It is not widely understood but the labor movement in America has always depended for its survival on support from a certain layer among employers. This idea might come as a shock to many on the so-called “left” for whom the “boss” is always, like in a Snidely Whiplash cartoon, the enemy. But in the real world of building a strong democratic labor movement, in a culture that prizes a dog eat dog version of capitalism, winning over some segment of the employers is critical to union survival and even success.
How does a union do that? By making an argument that unionization can help build a stronger and more resilient industry because of higher labor standards such as better working conditions and improved pay. There is a wider benefit to these improvements felt beyond the pocket book of individual union members. A strong labor movement means a strong economy and that helps employers, too.
In other words, a strong labor movement helps win the battle against the “race to the bottom” in labor standards.
Over many years, SAG has done a good job in this regard in many of its markets. One example, apparently, is to be found in Oregon as evidenced by this OpenLetterToDavidWhite from Tom McFadden of the Oregon Media Production Association to David White, the NED of SAG-AFTRA.
Mr. McFadden writes: “we feel that growing and maintaining the U.S. share of business means supporting and protecting labor standards while holding performers to the standards of professionalism that our industry requires in those locations where the business is protected.”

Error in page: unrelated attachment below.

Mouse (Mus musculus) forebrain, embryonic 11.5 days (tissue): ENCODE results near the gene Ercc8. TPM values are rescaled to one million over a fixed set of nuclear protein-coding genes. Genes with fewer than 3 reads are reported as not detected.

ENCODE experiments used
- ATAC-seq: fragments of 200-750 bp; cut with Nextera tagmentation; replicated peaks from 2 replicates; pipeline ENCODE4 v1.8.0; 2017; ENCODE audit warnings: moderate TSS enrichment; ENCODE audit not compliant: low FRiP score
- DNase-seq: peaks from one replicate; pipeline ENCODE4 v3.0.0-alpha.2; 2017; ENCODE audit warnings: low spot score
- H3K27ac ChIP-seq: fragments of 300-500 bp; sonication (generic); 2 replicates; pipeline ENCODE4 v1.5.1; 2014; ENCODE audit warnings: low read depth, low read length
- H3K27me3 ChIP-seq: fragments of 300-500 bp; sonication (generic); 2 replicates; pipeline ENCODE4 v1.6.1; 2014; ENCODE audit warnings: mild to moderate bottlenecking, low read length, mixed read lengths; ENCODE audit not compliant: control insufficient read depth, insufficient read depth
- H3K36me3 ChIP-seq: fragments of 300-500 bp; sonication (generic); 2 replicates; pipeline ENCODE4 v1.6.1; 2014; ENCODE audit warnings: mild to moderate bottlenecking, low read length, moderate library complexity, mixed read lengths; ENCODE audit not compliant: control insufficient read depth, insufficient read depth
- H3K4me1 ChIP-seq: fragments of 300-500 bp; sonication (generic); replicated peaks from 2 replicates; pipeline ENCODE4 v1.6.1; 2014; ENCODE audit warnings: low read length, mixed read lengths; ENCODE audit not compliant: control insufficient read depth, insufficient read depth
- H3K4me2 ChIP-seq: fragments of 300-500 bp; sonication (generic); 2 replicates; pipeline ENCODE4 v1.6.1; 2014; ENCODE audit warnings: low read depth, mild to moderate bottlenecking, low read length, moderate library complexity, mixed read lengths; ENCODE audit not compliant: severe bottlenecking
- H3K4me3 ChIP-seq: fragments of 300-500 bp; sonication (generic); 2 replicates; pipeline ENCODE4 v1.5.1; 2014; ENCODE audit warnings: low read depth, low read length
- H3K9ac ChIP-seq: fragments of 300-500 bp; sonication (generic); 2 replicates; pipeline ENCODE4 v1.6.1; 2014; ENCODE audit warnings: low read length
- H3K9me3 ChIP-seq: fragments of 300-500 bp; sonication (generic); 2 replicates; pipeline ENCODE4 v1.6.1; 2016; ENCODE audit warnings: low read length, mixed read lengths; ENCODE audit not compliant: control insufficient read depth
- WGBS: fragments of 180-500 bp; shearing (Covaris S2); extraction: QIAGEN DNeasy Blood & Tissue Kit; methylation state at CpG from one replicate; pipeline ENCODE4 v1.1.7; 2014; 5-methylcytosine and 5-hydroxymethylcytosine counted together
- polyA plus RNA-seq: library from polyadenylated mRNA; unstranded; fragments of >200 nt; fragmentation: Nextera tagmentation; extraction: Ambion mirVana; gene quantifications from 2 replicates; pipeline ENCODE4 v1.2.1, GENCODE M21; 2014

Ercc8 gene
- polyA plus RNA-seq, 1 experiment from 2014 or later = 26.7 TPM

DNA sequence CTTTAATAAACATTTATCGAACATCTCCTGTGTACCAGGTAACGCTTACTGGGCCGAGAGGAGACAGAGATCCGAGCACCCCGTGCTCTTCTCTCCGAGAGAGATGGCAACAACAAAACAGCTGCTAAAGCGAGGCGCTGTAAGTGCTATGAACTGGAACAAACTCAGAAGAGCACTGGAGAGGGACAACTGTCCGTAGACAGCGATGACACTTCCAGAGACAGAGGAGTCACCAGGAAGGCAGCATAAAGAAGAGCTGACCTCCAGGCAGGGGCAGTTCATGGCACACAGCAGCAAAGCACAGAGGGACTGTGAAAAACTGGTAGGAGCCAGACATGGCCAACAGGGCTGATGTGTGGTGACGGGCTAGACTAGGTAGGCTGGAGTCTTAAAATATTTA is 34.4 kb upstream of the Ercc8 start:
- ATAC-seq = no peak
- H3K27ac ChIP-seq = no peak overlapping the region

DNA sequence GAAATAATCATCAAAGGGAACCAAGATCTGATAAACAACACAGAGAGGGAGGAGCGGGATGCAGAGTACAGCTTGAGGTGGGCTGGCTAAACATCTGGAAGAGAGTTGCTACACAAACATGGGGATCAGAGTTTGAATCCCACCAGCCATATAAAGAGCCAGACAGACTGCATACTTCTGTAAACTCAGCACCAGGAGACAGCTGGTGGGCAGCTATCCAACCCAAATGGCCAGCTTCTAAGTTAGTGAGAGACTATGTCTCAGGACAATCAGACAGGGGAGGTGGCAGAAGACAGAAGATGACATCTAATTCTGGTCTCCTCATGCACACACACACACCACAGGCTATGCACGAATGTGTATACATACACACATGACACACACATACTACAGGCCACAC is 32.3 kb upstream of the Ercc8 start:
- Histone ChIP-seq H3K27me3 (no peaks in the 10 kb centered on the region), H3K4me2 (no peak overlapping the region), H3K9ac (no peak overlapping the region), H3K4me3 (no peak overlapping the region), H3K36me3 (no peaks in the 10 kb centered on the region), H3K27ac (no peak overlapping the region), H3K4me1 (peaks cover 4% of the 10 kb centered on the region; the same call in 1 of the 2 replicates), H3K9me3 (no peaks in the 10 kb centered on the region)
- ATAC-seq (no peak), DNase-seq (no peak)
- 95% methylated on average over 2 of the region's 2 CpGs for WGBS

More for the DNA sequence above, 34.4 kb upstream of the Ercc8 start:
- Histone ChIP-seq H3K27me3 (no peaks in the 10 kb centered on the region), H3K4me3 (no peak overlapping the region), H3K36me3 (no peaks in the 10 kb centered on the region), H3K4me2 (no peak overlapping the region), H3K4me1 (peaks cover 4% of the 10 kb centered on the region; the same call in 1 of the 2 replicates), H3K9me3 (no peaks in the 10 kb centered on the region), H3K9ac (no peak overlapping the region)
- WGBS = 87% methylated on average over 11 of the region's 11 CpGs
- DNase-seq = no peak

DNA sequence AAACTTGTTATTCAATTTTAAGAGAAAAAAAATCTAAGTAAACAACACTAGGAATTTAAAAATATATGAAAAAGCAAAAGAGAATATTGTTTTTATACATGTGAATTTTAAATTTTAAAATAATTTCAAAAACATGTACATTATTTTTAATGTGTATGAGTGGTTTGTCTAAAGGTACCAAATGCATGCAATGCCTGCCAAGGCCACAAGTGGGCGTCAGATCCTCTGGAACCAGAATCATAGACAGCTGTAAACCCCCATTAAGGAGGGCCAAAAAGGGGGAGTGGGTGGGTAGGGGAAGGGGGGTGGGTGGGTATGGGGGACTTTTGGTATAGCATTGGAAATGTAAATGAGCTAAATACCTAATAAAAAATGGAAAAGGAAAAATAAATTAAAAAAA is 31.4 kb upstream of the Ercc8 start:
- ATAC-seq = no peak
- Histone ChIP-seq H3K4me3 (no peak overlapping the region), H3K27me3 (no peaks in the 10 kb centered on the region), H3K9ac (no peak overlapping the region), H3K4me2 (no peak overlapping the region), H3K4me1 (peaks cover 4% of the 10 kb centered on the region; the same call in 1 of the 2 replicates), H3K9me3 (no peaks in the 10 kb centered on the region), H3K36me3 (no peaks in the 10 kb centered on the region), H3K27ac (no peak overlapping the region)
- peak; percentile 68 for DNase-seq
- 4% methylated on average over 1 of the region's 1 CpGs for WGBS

Such support from an association that represents employers as well as labor is relatively rare and raises an important question: what is the connection between the decision to shutter numerous SAG-AFTRA offices and the union’s strategy to improve the conditions for their members? Does the current SAG-AFTRA leadership understand how to engage employers in fighting a race to the bottom in working conditions?
No public explanation is available which is fine, of course, since it may be appropriate to keep that strategy under wraps. But the problem is that much of the dissent about the shutdowns is coming from well known union activists. That suggests there is no clear connection to a strategy.
Some union activists argue that the shutdown proposal should have been brought to the upcoming union convention for debate. That makes a lot of sense because it would have allowed the union to debate the idea openly. Unfortunately, it is not the approach taken by the current union leadership. Perhaps Snidely has gotten to them already.